STL OFFENSE NEEDS TO GET CRANKING: The Cardinals have scored 2.3 runs per game during their 1-5 slide. During the last six games the Cards had a solid share of hits (.251 avg.) and an above-average OBP (.332.) But they failed to capitalize and score more runs because of a poor performance with runners in scoring position.
Against Atlanta and Milwaukee, the Cardinals went 9 for 44 (.205 avg.) with runners in scoring position and struck out at a rate of 27.5 percent. Over the weekend in Milwaukee, Cardinals were 5 for 24 (.208) with runners in scoring position and struck out 39.3% of the time. The Cardinals flubbed two different bases-loaded scenarios during the Milwaukee series, scoring no runs in the two inviting opportunities.
* During the 1-5 stretch the Cardinals are last in the majors in Isolated Power (.089) and 27th in slugging percentage (.340.) To use a Marmol term, that’s unacceptable.
* In the Milwaukee series Paul Goldschmidt, Wilson Contreras, Tommy Edman, Nolan Gorman. Brendan Donovan, Taylor Motter and Andew Knizner were a combined 7 for 56 (.125) with 16 strikeouts and one RBI. Gorman, while 0 for 6, did have two walks in the series.
* Jordan Walker didn’t succumb to the cold spell; he went 4 for 10 against the Brewers (.400) with a two–run homer and three RBI. His RBI single produced STL’s only run in Sunday’s downer of a loss.
* In their two winning starts against the Cardinals, Brandon Woodruff and Freddy Peralta collectively worked 11.1 innings and were dinged for eight hits and an earned run for a 0.79 ERA.
* The Cardinals left an astonishing 30 runners on base during their three games in Milwaukee. Only three MLB teams have stranded fewer runners than St. Louis this season.
* In a stretch that began over the final four innings of at-bats in the 9-4 win over Toronto, the Cardinals have scored only 14 runs in their last 58 innings.
* Per Katie Woo of The Athletic, the Cardinals have trailed in 41 of their past 52 innings.
* Here are the starting pitching matchups for Cards-Rockies:
- Monday, 7:40 pm STL time: Steven Matz vs. German Marquez.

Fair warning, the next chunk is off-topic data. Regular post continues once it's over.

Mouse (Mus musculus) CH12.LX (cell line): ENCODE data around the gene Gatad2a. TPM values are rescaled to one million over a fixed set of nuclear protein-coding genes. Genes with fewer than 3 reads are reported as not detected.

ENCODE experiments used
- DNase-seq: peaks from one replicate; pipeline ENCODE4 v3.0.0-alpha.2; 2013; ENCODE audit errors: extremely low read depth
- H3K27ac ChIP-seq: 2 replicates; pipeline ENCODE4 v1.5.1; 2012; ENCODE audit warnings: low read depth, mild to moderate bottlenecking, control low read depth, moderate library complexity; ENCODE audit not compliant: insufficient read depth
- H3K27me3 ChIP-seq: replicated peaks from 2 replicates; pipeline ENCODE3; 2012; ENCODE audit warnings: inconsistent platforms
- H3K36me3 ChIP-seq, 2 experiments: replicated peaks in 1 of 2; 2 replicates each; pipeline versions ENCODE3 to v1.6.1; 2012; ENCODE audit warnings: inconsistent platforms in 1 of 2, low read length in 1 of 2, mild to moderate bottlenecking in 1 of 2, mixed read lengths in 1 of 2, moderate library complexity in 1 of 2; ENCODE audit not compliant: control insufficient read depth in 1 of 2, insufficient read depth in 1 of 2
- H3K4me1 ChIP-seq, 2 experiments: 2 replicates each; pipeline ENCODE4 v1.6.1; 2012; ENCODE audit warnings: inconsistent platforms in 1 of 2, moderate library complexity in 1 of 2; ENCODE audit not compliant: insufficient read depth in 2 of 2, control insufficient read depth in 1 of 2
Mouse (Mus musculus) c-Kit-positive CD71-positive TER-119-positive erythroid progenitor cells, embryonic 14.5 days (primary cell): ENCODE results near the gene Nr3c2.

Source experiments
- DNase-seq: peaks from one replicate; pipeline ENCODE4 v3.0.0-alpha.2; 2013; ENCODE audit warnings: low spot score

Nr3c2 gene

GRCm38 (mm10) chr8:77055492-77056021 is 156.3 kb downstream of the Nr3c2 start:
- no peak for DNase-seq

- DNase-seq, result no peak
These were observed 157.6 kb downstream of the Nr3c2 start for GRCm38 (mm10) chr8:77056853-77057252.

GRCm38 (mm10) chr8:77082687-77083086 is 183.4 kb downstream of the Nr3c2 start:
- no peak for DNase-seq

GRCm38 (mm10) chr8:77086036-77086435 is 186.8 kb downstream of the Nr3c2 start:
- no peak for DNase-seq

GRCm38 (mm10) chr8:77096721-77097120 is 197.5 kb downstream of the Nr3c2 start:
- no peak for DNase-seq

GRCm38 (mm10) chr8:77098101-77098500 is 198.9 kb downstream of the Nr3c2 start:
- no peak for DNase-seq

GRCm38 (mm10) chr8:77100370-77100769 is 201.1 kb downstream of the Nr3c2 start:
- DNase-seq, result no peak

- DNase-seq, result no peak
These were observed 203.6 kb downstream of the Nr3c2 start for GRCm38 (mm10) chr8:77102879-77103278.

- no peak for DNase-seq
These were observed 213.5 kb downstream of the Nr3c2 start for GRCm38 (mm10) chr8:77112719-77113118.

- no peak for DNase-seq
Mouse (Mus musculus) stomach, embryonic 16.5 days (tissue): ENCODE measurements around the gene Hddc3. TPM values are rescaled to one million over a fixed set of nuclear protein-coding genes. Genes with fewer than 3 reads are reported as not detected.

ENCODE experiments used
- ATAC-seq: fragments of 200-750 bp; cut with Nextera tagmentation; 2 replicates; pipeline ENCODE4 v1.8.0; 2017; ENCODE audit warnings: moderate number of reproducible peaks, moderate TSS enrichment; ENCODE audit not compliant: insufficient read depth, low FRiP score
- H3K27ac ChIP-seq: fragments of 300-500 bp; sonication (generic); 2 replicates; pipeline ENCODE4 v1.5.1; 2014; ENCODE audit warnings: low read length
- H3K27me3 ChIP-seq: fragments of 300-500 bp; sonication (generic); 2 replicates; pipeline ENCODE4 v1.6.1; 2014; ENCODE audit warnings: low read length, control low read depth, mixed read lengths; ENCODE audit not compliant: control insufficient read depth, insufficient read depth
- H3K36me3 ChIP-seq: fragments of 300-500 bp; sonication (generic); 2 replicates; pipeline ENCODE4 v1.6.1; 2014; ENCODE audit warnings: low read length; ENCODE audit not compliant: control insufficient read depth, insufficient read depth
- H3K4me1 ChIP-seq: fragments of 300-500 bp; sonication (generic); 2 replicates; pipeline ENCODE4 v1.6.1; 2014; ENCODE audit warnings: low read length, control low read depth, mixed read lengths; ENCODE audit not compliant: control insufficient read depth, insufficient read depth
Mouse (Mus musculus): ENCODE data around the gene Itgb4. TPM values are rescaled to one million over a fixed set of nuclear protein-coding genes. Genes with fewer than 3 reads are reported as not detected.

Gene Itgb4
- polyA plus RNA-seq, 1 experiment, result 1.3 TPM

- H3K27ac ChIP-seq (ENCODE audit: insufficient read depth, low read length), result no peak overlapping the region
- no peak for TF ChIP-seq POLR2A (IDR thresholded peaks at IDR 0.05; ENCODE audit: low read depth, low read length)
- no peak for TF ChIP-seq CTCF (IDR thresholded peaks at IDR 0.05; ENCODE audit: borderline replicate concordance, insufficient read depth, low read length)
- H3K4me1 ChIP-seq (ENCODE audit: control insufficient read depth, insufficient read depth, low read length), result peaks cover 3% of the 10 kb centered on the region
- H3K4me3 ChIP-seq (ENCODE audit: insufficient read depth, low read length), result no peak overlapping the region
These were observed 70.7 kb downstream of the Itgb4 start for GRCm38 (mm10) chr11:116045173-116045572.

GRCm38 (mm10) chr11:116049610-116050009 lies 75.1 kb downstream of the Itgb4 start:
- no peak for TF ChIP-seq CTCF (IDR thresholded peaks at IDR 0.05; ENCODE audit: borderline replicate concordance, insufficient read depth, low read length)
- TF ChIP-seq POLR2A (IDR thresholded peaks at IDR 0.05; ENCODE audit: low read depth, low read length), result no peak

- Tuesday, 7:40 pm STL time: Miles Mikolas vs. Kyle Freeland. By the way, Freeland hasn’t allowed a run in his two starts (12.2 innings.)
- Wednesday, 2:10 pm STL time: Jack Flaherty vs. Jose Urena.
* Know Thy Enemy: Milwaukee has won seven of its last eight games, averaging six runs per game and pitching to a 2.38 during the 7-1 streak. The Crew are better than anticipated. But … it’s early.
Thanks for reading …
Bernie invites you to listen to his sports-talk show on 590 The Fan, KFNS-AM. It airs Monday through Thursday from 3-6 p.m. and Friday from 4-6 p.m. You can listen by streaming online or by downloading the show podcast at 590thefan.com or the 590 app.
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Listen to the “Seeing Red” podcast on the Cardinals, featuring Will Leitch and Miklasz. It’s available on your preferred podcast platform. Or follow @seeingredpod on Twitter for a direct link. We recorded a new pod on Monday, April 10.
All stats used in this column were sourced from FanGraphs, Baseball Reference, Statcast and Bill James Online.
For the last 35 years Bernie Miklasz has entertained, enlightened, and connected with generations of St. Louis sports fans.
While best known for his voice as the lead sports columnist at the Post-Dispatch for 26 years, Bernie has also written for The Athletic, Dallas Morning News and Baltimore News American. Bernie has hosted radio shows in St. Louis, Dallas, Baltimore and Washington D.C.
Bernie, his wife Kirsten and their cats reside in the Skinker-DeBaliviere neighborhood of St. Louis.